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Archy Marshall, a.k.a. Zoo Kid, a.k.a. King Krule, has built his reputation on sparse jazz arrangements and a Morrissey-meets-Etta James sense of despair as well as range. His debut LP ‘6 Feet Beneath The Moon’ does nothing to challenge this notion of him. The very title conjures ideas of death and romance. As he himself admits, he’s “just another disappointed soul,” and draws upon some respectable influences, merging modern indie rock sensibilities with the intimacy of classic soul to create a very unique expression of loneliness, though he be joined by a great many common throes of woe. However, all of this was true on his last EP, yet something feels a bit lost here. While EPs by new artists tend to be compact and spunky, serving well those artists who demonstrate sufficient heart and eagerness to make a name for themselves, the LP is typically where you can prove you’ve got what it takes. And while the brevity of the EP format served Marshall well on the ‘King Krule EP’ due to his ever-present sense of urgency and briskness, here he sounds strained,  with the expansive echoing of the music telling much about how the expansiveness of an LP may leave a little too much empty space to live up to the hype.

The LP is full of echo and reverb, which accomplishes a few things. For one, it makes Marshall’s voice stick out like a neon sign that says “HURT” in the darkness. For example, on “Ceiling,” where the music consists of a simple drum beat and some interjected piano plinking, while Marshall’s low growl bemoans being “bathed in doubt,” all of it laden with echo, it feels like being in a huge dark room, where either you take on the role of Marshall’s lover, or perhaps Marshall himself, forcing you to do nothing but reflect, alone with nothing around for comfort, almost like bring trapped inside your own depressive mind. The contrast is most stark on album standout, “Out Getting Ribs,” which has a single guitar playing alongside Marshall’s wounded baritone, growing ever more urgent until building to an intimidating climax and burning out to a defeated moan. There are some interesting bits of musical experimentation throughout. On “Baby Blue,” guitar reminiscent of old jazz crooners is accompanied by a hip-hop drum loop in the beginning, again, bridging the gap between avant-garde and retro. The lyrics on the album are exactly what they should be, given Marshall’s association with jazz and soul – simple, straightforward verse about heartbreak and despair. On “Border Line,” for example, he introduces the theme of stark division, ruminating on “distorted lines” and “enforced divides,” playing with the idea through every iteration he can muster, with a catchy rhythmic delivery that can’t be afforded to miss. While all these are laudable strengths that place Marshall among the best new acts of the year, in comparison to his earlier work, it’s not quite as powerful. The heartbreak doesn’t seem immediate like it did on his last EP, but more like he’s been dwelling on the same feeling he’s had for 4 months. The music is indeed supposed to feel expansive and sonically empty, his voice can get lost in the void more often on this LP. “Foreign 2” is probably the greatest offender in this regard, feeling almost more like a doodle than a legitimate song, empty without much contrast, vocals moody but not strikingly so. The cracks won’t break the album, but in the context of the singer’s output thus far, they can be hard to ignore.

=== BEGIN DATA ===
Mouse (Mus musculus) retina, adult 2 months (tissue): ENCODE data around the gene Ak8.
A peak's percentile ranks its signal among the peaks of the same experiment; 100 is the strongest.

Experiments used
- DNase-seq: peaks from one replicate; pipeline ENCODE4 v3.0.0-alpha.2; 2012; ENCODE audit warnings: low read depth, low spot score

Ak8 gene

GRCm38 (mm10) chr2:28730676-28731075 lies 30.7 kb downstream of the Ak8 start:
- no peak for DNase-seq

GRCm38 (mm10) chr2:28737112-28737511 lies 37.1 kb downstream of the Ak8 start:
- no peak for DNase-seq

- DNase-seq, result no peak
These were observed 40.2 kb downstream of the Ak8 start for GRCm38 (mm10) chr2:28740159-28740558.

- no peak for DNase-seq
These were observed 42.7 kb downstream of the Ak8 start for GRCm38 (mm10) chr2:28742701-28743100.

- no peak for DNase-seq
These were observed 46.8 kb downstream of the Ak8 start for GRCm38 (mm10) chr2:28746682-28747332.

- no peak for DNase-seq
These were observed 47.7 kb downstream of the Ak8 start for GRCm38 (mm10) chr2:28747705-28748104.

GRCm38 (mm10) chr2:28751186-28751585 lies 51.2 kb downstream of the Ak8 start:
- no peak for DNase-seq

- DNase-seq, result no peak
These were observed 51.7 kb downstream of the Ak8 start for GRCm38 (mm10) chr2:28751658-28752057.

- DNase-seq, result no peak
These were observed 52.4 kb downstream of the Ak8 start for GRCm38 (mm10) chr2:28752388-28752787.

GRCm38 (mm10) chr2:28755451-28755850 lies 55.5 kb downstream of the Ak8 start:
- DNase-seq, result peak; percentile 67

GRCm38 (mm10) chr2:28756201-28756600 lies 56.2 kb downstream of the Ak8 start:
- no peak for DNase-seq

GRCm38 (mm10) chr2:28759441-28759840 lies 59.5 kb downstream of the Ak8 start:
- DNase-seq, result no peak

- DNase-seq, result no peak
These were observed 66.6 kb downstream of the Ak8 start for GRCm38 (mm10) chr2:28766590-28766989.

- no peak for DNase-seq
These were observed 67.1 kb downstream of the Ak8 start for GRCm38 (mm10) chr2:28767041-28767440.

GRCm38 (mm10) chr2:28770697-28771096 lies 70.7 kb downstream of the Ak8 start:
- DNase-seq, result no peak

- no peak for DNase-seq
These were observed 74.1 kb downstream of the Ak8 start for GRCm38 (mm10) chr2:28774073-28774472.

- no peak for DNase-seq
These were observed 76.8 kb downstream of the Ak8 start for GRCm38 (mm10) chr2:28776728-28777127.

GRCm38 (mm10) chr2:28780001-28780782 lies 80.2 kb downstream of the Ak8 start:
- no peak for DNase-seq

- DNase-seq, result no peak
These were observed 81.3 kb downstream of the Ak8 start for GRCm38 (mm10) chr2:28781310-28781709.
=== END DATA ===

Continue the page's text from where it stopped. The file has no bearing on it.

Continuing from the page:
In all, the album is a pleasant listen. It’s got some really interesting arrangements, the lyrics and especially the baritone, thickly accented voice are very endearing, and the atmosphere is inescapable. While it’s not quite all that it could be, for a debut it shows a whole lot of promise, and if he can grow his songwriting talents from here, rather than reach back to his EPs for inspiration, I think King Krule could come back with something truly great and impressive. A great document to have if you want to chart the growth of an emerging artist, a fairly good listen if that’s all your looking for, but not a game-changing moment for indie singer-songwriters.


Recommended Tracks: Border Line, Ceiling, Baby Blue, Out Getting Ribs

GRADE: 7.7/10